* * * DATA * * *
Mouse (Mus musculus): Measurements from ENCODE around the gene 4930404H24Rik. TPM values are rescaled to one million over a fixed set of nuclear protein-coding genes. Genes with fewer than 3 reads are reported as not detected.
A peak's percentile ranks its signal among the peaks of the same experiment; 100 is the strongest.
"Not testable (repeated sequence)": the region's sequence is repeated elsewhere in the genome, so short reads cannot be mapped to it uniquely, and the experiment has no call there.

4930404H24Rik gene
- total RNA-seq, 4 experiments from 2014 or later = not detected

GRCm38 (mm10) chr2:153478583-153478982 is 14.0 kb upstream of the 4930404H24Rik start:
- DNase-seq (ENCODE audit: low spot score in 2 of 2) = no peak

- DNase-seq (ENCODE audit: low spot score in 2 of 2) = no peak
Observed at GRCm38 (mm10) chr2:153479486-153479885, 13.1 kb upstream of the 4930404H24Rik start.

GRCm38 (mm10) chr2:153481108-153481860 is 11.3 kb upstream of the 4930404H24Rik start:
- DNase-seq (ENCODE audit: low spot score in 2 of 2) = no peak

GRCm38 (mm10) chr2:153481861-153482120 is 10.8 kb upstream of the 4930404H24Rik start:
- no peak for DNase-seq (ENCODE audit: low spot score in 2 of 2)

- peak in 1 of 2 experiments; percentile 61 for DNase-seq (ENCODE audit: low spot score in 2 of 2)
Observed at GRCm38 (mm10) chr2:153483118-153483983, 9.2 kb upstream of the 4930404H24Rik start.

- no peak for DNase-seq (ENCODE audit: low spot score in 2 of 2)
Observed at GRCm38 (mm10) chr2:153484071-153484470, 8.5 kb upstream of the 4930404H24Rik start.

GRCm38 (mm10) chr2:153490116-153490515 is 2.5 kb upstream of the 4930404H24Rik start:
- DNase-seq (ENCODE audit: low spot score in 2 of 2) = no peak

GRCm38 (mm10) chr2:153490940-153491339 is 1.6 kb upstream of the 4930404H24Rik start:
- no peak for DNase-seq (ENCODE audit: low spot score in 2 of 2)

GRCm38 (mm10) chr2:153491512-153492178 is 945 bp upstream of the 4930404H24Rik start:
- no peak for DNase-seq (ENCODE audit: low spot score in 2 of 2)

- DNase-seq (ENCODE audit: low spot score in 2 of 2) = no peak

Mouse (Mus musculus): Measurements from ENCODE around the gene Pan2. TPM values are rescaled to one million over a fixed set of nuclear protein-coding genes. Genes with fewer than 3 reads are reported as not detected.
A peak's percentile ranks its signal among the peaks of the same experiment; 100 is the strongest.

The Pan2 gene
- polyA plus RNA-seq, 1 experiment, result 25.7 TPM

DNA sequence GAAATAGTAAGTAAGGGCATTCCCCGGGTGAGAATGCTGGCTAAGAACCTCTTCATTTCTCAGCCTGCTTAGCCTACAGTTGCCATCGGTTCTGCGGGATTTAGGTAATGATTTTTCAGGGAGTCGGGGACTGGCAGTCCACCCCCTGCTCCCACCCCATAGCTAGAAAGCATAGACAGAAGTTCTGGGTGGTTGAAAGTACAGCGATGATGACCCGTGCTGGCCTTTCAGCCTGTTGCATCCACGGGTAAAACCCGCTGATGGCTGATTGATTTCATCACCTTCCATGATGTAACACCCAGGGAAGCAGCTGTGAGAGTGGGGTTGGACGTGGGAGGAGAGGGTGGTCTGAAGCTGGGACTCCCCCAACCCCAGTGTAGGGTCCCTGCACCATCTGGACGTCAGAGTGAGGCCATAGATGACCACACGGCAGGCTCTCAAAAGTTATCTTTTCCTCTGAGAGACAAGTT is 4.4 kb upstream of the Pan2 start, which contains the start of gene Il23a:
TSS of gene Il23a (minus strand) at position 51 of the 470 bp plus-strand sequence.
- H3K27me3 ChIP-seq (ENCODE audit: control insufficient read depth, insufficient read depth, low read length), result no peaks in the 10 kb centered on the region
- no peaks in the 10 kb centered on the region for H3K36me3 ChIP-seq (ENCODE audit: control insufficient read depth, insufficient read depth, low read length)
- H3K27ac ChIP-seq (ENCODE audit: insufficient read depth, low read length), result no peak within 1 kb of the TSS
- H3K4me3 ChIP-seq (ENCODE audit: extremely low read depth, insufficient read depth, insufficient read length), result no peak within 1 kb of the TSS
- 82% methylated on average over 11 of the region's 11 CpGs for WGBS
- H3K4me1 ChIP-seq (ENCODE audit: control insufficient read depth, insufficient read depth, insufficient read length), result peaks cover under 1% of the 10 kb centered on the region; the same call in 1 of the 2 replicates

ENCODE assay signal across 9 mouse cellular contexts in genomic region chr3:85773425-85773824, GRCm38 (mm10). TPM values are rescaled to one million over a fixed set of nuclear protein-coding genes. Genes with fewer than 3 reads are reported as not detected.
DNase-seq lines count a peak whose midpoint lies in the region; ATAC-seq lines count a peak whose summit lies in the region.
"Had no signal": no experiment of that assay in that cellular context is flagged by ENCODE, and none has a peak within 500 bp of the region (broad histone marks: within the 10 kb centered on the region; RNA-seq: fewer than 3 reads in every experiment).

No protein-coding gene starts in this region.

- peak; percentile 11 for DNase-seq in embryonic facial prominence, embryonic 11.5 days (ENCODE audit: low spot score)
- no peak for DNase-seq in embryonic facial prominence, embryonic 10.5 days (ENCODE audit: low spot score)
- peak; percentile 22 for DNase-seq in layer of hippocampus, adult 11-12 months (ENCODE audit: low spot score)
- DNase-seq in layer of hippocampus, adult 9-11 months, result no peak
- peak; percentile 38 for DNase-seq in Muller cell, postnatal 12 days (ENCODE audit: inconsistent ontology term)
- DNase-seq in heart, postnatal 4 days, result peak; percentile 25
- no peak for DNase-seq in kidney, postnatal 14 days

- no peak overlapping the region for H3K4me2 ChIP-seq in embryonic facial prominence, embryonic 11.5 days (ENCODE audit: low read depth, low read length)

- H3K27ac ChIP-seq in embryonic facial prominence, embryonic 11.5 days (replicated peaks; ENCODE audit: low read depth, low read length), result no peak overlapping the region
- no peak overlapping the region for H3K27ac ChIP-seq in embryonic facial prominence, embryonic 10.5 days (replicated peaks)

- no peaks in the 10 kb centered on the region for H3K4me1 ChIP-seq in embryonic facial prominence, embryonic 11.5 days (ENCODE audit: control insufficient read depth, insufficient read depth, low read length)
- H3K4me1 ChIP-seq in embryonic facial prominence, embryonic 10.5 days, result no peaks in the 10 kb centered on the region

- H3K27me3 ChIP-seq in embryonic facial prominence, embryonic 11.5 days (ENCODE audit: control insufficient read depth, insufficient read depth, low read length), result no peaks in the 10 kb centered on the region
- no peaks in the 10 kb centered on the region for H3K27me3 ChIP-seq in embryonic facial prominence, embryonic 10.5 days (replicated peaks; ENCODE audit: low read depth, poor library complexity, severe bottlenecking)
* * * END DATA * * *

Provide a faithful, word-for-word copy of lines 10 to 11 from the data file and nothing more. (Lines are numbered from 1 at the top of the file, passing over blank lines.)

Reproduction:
GRCm38 (mm10) chr2:153481108-153481860 is 11.3 kb upstream of the 4930404H24Rik start:
- DNase-seq (ENCODE audit: low spot score in 2 of 2) = no peak